As I am about to take my 50th LGBTI wedding booking since marriage equality became law in Australia, one of the main things I have found is that lots of LGBTI couples looking to get married are very private people – and deeply closeted.

And, in a way, that’s hardly surprising. Given the amount of harassment, vitriole, discrimination and vilification that LGBTI people have had to endure for much of their lives, it’s simply safer for couples to remain in the closet. It protects them and their privacy. It’s a way in which they can take control and maintain a level of comfort and safety within their lives. And whilst it’s easy for those in the broader community who have never been discriminated against or led a closeted life to judge them for continuing to live their lives in the closet (“I think it’s so sad” or “why can’t they just admit they’re gay and get on with their lives?”), such judgement indicates a low level of engagement with the diverse community that is the LGBTI population.

LGBTI people are emerging from decades when it was not only a societal norm to view LGBTI people as a group to be spurned, hated and reviled, but the legislative framework in Australia condoned it, backed up, of course by the police and the judiciary. And so, it should surprise no-one that a proportion of our rainbow community remains deeply private and fundamentally untrusting of those institutions. And whilst it is easy – almost patronisingly flippant – for people who don’t belong to the LGBTI community to say that marriage equality is here, that we should be grateful for that and we should now all just get on with our lives and treat everyone the same, to make such a suggestion underlines just how little such people understand the rainbow community.

The attainment of marriage equality was always going to be only one more little step in the path towards genuine equality for LGBTI people. Moreover, the process by which it was gained, providing 80% of Australians with an opportunity to vote on whether or not LGBTI people should have the same legal rights as every other Australian when it came to marriage, also gave the nay-sayers the social and political licence to go in hard against that right. And, predictably, they did. The harassment and discrimination during the period of the postal vote did enormous damage to members of the LGBTI community.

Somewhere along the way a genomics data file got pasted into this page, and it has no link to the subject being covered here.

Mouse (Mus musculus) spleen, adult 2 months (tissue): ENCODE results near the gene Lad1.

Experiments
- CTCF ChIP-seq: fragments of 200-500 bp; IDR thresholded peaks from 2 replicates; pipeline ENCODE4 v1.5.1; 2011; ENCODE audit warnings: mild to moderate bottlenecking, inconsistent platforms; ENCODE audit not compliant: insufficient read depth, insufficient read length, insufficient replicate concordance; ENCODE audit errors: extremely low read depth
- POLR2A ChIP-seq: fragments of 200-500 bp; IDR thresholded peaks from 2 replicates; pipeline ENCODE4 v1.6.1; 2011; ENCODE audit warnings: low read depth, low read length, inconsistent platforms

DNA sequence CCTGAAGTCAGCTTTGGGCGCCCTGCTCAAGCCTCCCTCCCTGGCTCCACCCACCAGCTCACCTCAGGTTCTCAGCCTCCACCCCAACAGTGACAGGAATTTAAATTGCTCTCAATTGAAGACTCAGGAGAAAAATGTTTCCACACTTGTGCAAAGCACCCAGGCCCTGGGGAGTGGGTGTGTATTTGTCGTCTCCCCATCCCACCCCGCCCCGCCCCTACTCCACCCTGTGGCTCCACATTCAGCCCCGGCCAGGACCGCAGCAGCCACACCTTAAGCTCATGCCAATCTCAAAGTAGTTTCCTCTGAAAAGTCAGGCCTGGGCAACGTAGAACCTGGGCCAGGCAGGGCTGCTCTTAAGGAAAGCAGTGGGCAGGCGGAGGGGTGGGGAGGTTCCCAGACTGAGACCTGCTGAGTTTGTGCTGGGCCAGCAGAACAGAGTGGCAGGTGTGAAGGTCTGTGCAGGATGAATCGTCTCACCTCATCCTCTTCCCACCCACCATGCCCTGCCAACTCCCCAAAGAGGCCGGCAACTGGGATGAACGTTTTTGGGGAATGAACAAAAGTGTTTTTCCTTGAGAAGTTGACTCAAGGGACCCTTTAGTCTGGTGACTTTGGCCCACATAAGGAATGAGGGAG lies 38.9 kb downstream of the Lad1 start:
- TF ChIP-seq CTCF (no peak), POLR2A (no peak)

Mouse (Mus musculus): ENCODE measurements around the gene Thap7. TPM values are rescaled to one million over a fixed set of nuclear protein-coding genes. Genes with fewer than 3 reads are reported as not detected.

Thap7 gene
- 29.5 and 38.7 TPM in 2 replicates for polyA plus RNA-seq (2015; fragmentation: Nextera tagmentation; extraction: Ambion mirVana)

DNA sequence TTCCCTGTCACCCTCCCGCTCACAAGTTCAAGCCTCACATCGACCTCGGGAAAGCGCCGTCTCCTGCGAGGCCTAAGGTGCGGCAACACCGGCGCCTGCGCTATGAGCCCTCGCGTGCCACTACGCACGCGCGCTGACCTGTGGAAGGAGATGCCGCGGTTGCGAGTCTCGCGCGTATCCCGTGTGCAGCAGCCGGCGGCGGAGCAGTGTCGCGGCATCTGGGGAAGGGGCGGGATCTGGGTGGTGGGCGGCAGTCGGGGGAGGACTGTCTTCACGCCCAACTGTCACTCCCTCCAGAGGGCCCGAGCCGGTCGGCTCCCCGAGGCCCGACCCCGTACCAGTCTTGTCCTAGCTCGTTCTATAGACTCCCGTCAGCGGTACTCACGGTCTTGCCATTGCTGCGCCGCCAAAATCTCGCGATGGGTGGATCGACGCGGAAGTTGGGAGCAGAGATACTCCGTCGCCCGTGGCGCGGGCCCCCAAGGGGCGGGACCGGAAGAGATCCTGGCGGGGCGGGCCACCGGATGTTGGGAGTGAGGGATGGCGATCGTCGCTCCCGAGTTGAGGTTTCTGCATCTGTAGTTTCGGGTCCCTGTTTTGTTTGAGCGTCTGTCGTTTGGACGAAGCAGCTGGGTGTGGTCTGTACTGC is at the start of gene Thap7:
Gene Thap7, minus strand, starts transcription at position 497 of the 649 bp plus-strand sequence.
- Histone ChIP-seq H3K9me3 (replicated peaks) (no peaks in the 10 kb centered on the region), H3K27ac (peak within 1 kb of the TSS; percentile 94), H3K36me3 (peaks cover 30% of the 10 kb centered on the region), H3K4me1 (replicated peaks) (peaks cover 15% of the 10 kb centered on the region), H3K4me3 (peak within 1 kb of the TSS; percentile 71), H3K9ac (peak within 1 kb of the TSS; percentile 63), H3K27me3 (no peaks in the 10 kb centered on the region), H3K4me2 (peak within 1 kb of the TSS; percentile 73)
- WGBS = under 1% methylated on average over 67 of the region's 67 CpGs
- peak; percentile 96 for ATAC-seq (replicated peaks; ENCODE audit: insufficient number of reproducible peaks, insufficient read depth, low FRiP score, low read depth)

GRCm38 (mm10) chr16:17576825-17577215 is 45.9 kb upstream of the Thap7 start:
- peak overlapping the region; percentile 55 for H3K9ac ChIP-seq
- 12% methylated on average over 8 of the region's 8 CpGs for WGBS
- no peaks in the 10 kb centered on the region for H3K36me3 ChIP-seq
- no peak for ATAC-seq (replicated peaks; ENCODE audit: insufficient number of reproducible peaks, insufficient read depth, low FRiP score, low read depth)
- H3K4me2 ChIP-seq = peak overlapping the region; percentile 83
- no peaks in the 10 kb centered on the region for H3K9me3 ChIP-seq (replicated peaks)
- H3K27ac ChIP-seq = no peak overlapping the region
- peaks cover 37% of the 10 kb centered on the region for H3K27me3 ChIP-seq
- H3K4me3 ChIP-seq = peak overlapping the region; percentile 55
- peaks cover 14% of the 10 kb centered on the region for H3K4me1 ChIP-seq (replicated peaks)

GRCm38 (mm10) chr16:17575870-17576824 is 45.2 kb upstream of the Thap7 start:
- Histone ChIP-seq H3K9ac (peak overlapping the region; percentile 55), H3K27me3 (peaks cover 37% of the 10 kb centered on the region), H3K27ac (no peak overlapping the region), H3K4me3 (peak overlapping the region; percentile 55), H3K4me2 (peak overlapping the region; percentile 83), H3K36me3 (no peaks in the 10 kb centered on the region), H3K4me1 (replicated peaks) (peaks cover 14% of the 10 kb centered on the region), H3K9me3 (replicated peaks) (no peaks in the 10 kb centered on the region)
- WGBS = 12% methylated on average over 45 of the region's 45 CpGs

And it will take years to recover from that. It’s not just the rainbow community that will take time to heal – when daggers were thrown at us during that debate, those daggers also went through the hearts of our friends, allies and supporters, erasing progress in social justice and trust that had been built in the years prior.

So, next time a deeply private LGBTI couple comes to me as a wedding supplier, as someone who lived a closeted life for more than four decades, I can truly say that I understand – indeed empathise – with them and their decision to remain closeted. It behoves other wedding suppliers to do the same, if they’re serious about providing products and services to the LGBTI community in a respectful way.

Let’s get the language right, now that we have marriage equality in Australia

CreativeOTHRS Uncategorised

I write the following as a cisgender gay male, who is also an authorised marriage celebrant. I also am the co-founder of The Equality Network (wwwtheequalitynetwork.com.au) which has been established to educate straight wedding suppliers and others about how to work respectfully with LGBTI+ couples.

Currently, discussions are taking place between representatives of of celebrant associations in Australia and the Attorney General’s Department. Some of these discussions are focused on the wording of the Marriage Act 1961 associated with the recent amendments that enabled marriage equality to take place in Australia – eg whether or not the wording in the legal vows should be broadened to include terminology more pertinent to LGBTI+ couples.